Pakistan has quietly removed around 1,800 terrorists from its watch list, including that of the 2008 Mumbai attack mastermind and LeT operations commander Zaki-ur-Rehman Lakhvi, ahead of a new round of assessments by the global anti-money-laundering watchdog FATF, according to a US-based start-up that automates watchlist compliance.
The so-called proscribed persons list, which is maintained by Pakistan’s National Counter Terrorism Authority or NACTA, is intended in part to help financial institutions avoid doing business with or processing transactions of suspected terrorists.
The list in 2018 contained about 7,600 names. It has been reduced to under 3,800 in the past 18 months, according to Castellum.AI, a New York-based regulatory technology company.
Around 1,800 of the names have been removed since the beginning of March, according to data collected by Castellum.
Pakistan is working to implement an action plan that has been mutually agreed to with the Paris-based The Financial Action Task Force (FATF), part of which involves “demonstrating effective implementation of targeted financial sanctions."
It is possible that these removals are part of Pakistan’s action plan to implement the FATF recommendations, it said.
While Pakistan received a rating of “low” effectiveness from the FATF regarding terrorist financing preventive measures and financial sanctions, the FATF did note in February that Pakistan has largely addressed 14 of 27 action items, with varying levels of progress made on the rest of the action, it said.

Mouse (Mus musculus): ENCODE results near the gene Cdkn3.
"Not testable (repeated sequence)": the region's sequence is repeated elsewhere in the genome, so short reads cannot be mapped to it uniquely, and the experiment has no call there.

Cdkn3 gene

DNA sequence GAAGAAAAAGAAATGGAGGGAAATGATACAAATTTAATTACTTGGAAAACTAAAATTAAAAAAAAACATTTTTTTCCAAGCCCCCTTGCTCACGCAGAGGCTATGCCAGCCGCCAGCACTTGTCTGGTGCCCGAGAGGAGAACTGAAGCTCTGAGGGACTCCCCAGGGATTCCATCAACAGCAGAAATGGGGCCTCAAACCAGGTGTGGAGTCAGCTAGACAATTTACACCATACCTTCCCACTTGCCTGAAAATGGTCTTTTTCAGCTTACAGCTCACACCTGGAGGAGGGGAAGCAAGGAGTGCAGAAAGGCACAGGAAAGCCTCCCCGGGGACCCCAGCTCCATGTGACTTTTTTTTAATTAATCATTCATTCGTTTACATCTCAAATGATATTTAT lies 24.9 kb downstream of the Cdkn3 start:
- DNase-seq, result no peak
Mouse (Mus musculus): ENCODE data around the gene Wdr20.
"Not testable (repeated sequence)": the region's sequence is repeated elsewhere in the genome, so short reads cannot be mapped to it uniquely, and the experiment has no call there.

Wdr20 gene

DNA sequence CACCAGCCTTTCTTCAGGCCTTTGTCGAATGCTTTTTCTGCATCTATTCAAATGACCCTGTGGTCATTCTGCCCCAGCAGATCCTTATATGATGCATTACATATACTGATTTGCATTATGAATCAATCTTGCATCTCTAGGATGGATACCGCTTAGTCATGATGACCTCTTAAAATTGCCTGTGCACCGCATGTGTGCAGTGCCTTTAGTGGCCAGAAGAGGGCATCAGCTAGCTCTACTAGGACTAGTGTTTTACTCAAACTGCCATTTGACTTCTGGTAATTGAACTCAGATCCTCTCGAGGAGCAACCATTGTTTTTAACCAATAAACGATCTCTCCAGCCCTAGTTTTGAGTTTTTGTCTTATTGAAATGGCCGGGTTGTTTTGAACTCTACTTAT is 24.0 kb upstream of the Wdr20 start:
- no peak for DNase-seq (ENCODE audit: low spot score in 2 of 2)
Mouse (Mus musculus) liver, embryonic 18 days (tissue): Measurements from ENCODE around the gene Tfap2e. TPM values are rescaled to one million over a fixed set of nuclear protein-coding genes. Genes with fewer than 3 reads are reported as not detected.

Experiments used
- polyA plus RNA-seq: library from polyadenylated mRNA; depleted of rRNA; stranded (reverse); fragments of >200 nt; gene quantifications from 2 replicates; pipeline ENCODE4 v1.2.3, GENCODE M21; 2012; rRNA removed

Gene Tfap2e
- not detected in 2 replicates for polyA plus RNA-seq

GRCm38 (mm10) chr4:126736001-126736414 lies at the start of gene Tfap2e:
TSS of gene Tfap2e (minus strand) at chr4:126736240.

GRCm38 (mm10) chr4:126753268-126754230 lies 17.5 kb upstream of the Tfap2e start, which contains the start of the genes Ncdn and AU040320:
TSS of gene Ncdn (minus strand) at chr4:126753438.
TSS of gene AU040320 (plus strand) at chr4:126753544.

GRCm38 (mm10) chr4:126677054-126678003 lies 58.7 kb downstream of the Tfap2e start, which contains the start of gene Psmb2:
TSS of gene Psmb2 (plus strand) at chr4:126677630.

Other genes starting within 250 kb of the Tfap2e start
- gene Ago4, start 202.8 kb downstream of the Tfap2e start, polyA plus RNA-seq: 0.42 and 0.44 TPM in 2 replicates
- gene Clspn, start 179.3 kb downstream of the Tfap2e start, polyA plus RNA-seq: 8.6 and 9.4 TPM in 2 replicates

The FATF will again evaluate Pakistan’s progress in June 2020.
Currently placed on the FATF’s ‘grey list’, Pakistan has been scrambling in recent months to avoid being added to a list of countries deemed non-compliant with anti-money laundering and terrorist financing regulations, a measure that officials here fear could hurt its economy, which is already under severe strain.
Several of the names removed from Pakistan’s list appear to be aliases for designated terrorists listed on the US or United Nations sanctions lists, according to Castellum.AI.
The lack of certain identifiers—such as dates of birth or, in some cases, a national ID number—on NACTA’s list makes it difficult to know for sure, the Wall Street Journal quoted sanctions experts as saying.
In the case of Zaka Ur Rehman, the difference between Zaka and Zaki fits within the parameters of an accurate phonetic translation, the company said.
Castellum.AI said it also searched for the Lashkar-e-Taiba leader’s full name, Zaki Ur Rehman Lakhvi, on the Pakistan Proscribed Persons list, and he was not on the list. This means that if the removed name is a false positive, that Pakistan has not added the Lashkar E Taiba leader to its terrorism watchlist.
According to the Wall Street Journal, no public explanation was given for the removals as they were made, but a Pakistani official said in an email interview that they are part of the country’s ongoing efforts to comply with a commitment to strengthen its counterterrorism safeguards.
The size and speed of the removals is unusual, according to Peter Piatetsky, a former senior policy adviser for the US Treasury and co-founder of Castellum.AI. “Removing close to 4,000 names without a public explanation is unheard of and it raises significant questions about the listing process,” he said.
Global standards call for countries to communicate de-listings to the financial sector immediately upon taking such action. Pakistan, which designates entities and persons with suspected links to terrorism under its Anti-Terrorism Act of 1997, hasn’t historically done so, the newspaper said.